Here's a summary of the proposed rules: (1) Wild salmon and steelhead release on the Queets, Salmon, Quinault and Goodman Creek within Olympic Park. (2) Release of all native fish on the Elwa river within Olympic Park. (3) March 15 winter steelhead season closure within Olympic Park on the Hoh, Bogachiel, and Queets above Tshletshy Creek, instead of the current April 15. The Queets below Tshletshy creek (the main stretch fished in the Winter) will continue to close on April 15. (4) Restrict the upper Hoh to fly only from June 1-September 30, versus the present June 1-April 15. (5) Require single barbless hooks almost everywhere in the Park.

More good then bad here. Have never been able to understand why the Park allows wild steelhead harvest. Am happy to trade wild steelhead release and barbless hooks for a one month shorter season on the Hoh and Bogachiel. If we don't take some steps to protect the resource now we may be faced with mandatory closures in a few years.

Comments are due by April 18, 2003 to Superintendent - Fishing Regulations, Olympic National Park, 600 East Park Ave, Port Angeles, WA 98362.
 

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Mother Nature's Son
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Olympic National Park Proposed Fishing Rules Change...

You asked the question of why the Park allows wild steelhead to be harvested. I asked the same thing to a Park ranger about a month ago and his explanation was that the park has to allow wild steelhead harvest because the Park and the Indians split the count of fish. The more the Park claims (by increasing bag limits), the better the odds of wild steelhead actually making it into the Park (Park gets half, indians get half).

The hope is that most people will leave the wild fish, because we would understand the value of leaving them. Unfortunately, I've witnessed tons of wild fish taken out because it is legal.

The laws regarding harvest to the aboriginals is not going to change anytime soon, and it sounded like the increased harvest was one of only a few options that the biologists have to curb the harvest by the indians.

I'm not trying to defend or promote either side, just relaying the information that I was given. Reality is that more and more people compete for fewer resources.

Skinny
 

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This recital of flyfishing conventional wisdom isn't necessarily true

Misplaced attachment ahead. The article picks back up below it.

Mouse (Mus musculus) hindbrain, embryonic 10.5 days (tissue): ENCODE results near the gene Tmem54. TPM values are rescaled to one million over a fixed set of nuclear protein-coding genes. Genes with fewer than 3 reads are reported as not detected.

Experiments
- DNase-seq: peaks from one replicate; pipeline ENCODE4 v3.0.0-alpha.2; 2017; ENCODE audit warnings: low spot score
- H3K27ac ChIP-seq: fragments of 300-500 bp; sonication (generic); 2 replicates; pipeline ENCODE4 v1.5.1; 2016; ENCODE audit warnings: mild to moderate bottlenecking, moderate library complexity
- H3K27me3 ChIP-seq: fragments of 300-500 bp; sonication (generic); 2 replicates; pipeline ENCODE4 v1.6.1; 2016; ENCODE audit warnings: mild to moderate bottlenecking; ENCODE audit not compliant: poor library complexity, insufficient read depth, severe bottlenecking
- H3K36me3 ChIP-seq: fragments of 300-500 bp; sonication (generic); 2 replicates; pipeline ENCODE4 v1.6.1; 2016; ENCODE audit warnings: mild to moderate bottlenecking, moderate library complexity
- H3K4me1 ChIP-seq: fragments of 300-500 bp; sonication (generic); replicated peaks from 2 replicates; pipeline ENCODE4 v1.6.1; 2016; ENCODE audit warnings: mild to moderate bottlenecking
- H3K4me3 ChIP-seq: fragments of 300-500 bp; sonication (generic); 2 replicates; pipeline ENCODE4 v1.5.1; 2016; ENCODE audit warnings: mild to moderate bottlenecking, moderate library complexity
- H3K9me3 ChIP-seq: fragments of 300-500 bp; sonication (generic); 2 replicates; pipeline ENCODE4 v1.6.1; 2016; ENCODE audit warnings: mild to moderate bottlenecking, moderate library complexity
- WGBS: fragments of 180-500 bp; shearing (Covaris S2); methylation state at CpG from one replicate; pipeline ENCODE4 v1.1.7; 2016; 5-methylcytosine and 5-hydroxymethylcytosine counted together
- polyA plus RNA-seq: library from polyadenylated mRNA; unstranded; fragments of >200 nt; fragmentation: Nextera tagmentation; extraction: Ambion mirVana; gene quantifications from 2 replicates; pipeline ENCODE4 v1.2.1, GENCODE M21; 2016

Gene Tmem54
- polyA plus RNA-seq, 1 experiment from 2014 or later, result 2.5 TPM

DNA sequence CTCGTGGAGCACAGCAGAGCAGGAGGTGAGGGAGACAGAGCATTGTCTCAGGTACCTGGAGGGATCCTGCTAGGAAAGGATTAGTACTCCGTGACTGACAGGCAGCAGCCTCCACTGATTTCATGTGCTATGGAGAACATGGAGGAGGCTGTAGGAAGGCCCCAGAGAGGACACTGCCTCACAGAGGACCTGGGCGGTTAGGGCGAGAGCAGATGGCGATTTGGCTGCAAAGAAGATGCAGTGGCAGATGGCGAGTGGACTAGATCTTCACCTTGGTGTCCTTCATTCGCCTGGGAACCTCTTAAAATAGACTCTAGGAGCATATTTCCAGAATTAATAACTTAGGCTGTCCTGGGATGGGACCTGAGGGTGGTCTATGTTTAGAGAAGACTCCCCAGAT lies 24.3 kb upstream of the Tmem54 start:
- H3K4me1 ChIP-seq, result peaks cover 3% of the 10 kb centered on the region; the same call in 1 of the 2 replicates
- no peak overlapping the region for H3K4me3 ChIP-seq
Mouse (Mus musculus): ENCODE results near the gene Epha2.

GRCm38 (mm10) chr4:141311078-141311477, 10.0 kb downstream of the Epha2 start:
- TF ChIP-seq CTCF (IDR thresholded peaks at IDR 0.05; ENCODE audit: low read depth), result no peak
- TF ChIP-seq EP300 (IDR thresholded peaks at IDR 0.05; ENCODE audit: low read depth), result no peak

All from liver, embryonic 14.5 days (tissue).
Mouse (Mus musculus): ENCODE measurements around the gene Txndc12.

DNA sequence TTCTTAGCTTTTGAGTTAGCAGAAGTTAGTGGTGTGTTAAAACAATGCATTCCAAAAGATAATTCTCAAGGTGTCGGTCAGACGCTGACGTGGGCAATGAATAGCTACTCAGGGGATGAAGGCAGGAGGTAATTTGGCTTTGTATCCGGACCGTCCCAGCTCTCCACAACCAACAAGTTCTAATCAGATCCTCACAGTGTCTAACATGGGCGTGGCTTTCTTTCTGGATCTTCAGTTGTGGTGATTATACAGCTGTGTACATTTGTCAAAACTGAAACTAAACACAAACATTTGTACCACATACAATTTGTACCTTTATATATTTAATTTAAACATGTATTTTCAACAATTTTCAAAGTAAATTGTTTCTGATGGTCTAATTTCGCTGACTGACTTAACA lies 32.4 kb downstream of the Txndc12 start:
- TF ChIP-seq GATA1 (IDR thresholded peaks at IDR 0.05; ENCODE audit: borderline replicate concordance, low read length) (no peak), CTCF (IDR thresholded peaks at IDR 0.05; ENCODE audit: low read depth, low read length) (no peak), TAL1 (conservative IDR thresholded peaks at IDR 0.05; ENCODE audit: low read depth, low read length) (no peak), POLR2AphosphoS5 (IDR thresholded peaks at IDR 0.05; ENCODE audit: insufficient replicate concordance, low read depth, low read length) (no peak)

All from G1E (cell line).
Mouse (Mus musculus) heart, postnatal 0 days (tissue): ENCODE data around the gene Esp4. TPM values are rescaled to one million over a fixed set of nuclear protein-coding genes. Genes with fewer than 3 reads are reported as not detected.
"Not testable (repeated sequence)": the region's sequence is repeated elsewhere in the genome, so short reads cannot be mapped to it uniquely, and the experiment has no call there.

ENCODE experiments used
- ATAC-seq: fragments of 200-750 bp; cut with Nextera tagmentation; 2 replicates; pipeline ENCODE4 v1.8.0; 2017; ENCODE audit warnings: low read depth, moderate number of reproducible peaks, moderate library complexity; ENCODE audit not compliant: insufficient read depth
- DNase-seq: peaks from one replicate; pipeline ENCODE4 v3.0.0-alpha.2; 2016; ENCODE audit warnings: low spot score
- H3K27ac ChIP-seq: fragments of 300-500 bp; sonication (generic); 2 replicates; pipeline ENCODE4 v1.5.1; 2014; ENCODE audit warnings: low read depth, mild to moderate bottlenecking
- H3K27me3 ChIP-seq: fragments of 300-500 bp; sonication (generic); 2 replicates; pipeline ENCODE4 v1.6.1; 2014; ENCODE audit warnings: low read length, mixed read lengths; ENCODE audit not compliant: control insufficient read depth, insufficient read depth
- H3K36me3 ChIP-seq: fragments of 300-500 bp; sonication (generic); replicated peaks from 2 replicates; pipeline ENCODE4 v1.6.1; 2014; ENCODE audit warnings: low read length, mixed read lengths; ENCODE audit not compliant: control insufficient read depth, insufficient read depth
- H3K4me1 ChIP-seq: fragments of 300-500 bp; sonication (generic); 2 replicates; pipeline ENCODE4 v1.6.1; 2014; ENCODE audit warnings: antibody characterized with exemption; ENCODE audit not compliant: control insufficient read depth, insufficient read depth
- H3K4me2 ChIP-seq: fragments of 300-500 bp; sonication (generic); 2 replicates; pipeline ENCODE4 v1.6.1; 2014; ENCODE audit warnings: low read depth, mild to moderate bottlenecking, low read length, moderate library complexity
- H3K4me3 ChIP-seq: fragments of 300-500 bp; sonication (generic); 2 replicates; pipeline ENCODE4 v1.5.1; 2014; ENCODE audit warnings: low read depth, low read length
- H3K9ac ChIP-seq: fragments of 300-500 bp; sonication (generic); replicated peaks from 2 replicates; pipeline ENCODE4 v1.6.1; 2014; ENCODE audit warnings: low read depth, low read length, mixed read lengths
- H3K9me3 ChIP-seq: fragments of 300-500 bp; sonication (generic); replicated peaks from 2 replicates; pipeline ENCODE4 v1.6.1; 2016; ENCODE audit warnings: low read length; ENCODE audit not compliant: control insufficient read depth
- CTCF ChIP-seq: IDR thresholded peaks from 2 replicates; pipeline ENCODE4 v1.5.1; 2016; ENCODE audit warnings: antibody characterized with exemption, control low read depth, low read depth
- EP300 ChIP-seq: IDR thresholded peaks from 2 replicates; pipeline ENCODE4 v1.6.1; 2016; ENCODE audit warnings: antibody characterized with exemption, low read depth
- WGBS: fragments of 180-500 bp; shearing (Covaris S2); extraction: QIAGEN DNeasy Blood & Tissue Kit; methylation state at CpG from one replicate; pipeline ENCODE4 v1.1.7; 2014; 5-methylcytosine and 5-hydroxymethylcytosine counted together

Sports fishermen have to start speaking with one voice. The various other lobbies historically have allowed a divided sportfishing community to largely defeat itself. Irrespective of anecdotal evidence, I'm not aware of any studies on hooking mortality on steelhead that show a significant difference in methods, up to and including using bait and barbed hooks.

For what it's worth, I prefer single barbless hooks as they're easier to take out of the fish (and my family, and guides and friends). But there's no hard science supporting the "common sense" notion that hooking mortality is substantially lower by going barbless.

So my strong recommendations are to stop the in-fighting in respect of gear restrictions in order to add clout to the political lobby. Let's face it, if there aren't a lot of people fishing for steelhead then the chances our grandkids will be able to fish for them on public land is that much more remote.

Since the single barbless rule is already in effect for much of the Hoh, we may has well leave it as-is. As for the fly-only portion of the park, I don't think that the incremental benefit to fly fishermen (or fish) is sufficiently large to justify keeping it in force.

As for enforcement issues, my suggestion is that park officials check EVERYONE's terminal gear -- a hell of a lot of fly fishermen are using barbed hooks in barbless water in BC. I suspect it's the same in the ONP.

On the issue of a 100% C & R vs. kill fishing, the paradox is that more wild fish may be preserved by having a limited kill fishery on the Hoh. This remains true unless and until the Indians contractually agree not to lobby and/ or litigate for additional quotas due to the doctrine of "foregone opportunity". It's weird, but it's true. And remember, every steelhead license sold adds another voice to the pro-steelhead argument. (And allowing wild steelhead to be kept helps sell licenses. So it's not all bad -- but I can appreciate why someone might think it is!)

* * * * *

Do you notice how many fishing bulletin board posters have a stereotyped view of fly fishermen as "elitist", "know-it-alls", etc? It's because of statements (perhaps made slightly tongue in cheek) that fly fishing is the "most skilled" way to fish, that fly fishermen have made (more of) an investment in learning the river and are more conservation oriented, and, finally, that kids or inexperienced people fishing with inexpensive gear are somehow less worthy than flyfishermen.

You're a smart guy, Bob, so I won't waste time rebutting these comments except one: a highly skilled fly fisher using a sinking line in medium- to low-water is every bit as effective (maybe more so) in hooking fish than someone fishing Mepps spinners or other gear. Mr. W. Gremlin, Jim Teeny and the inventor of the shooting head have more or less levelled the playing field, so if you're not catching as many fish maybe it's not the gear that's to blame . . . :rolleyes